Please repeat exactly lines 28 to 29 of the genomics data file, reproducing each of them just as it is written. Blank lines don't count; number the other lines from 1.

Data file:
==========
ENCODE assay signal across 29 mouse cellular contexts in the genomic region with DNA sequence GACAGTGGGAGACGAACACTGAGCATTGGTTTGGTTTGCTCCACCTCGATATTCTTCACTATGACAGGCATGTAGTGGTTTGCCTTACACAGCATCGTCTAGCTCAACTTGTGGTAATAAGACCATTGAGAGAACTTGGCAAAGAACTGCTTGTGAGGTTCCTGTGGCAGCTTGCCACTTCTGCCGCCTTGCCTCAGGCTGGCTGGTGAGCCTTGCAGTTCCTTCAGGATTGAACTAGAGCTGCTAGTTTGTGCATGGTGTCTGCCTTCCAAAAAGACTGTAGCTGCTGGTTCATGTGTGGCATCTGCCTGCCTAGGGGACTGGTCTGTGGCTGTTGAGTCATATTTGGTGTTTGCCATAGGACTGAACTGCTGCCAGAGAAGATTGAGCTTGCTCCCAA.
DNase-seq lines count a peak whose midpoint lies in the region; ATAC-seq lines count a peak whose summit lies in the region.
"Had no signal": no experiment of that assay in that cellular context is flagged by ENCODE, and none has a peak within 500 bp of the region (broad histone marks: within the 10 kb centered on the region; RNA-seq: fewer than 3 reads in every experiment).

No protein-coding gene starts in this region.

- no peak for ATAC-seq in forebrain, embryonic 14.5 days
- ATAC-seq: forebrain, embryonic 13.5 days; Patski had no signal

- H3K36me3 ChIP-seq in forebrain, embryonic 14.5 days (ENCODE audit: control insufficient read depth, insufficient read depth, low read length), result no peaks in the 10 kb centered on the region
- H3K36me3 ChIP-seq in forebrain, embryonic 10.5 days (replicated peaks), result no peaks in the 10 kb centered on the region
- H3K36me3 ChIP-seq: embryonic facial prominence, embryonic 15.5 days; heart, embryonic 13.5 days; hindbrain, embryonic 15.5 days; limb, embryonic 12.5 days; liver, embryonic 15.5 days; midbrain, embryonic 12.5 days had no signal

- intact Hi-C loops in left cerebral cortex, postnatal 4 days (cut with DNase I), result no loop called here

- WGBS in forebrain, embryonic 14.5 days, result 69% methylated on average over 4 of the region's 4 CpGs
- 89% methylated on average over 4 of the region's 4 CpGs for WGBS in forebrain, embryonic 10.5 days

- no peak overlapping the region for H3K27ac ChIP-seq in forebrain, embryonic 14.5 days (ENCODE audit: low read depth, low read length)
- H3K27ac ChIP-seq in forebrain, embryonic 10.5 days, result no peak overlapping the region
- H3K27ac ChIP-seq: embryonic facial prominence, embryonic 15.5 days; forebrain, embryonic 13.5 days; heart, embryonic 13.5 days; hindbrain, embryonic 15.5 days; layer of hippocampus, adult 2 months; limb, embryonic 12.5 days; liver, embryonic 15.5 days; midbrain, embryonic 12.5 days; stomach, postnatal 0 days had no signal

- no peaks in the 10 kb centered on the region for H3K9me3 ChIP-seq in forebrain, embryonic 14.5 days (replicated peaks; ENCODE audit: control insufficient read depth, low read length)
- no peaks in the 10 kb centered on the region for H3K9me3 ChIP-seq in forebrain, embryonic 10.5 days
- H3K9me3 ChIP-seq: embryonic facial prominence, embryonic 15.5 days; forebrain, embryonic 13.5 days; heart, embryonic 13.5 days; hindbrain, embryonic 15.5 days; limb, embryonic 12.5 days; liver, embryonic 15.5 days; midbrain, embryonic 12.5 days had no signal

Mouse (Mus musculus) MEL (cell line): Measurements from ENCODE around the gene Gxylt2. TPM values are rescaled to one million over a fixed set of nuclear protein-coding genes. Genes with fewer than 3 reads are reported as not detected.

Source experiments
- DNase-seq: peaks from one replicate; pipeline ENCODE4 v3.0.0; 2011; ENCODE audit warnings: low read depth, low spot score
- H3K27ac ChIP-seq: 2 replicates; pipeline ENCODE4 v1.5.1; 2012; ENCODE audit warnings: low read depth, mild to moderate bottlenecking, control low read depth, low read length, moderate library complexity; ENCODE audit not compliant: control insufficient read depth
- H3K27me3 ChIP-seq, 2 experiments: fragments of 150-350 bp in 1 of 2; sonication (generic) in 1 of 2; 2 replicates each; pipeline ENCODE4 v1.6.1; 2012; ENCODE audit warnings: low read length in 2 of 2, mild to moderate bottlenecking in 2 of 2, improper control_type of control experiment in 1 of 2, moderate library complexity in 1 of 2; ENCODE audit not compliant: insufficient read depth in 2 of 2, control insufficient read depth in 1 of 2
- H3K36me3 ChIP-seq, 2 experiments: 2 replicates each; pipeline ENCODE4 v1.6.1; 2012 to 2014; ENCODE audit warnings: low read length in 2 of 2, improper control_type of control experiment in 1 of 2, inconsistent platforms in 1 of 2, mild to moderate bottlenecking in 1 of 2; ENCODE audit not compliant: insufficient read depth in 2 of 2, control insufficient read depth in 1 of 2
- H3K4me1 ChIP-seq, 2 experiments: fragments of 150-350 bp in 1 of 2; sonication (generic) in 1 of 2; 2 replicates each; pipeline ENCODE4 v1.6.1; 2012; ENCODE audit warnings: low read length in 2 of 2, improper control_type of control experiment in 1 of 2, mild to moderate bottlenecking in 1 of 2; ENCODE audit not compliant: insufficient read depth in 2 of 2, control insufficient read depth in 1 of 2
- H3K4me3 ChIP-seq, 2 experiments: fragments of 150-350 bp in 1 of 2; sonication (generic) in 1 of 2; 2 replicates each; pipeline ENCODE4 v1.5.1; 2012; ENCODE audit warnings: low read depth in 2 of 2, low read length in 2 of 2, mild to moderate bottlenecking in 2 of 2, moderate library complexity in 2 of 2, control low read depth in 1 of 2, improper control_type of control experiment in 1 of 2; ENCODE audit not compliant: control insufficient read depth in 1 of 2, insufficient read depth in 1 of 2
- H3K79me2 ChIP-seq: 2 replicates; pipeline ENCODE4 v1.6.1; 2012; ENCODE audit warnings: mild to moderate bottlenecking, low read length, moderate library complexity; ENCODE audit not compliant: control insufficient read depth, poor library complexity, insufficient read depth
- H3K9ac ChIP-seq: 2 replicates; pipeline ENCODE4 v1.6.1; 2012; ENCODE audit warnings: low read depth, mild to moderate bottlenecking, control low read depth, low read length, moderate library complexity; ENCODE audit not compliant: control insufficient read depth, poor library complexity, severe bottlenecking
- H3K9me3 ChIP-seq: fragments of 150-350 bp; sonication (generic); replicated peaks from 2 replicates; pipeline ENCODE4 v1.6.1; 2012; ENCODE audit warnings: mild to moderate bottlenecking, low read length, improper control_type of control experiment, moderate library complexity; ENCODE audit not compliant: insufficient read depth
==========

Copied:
- H3K9ac ChIP-seq: 2 replicates; pipeline ENCODE4 v1.6.1; 2012; ENCODE audit warnings: low read depth, mild to moderate bottlenecking, control low read depth, low read length, moderate library complexity; ENCODE audit not compliant: control insufficient read depth, poor library complexity, severe bottlenecking
- H3K9me3 ChIP-seq: fragments of 150-350 bp; sonication (generic); replicated peaks from 2 replicates; pipeline ENCODE4 v1.6.1; 2012; ENCODE audit warnings: mild to moderate bottlenecking, low read length, improper control_type of control experiment, moderate library complexity; ENCODE audit not compliant: insufficient read depth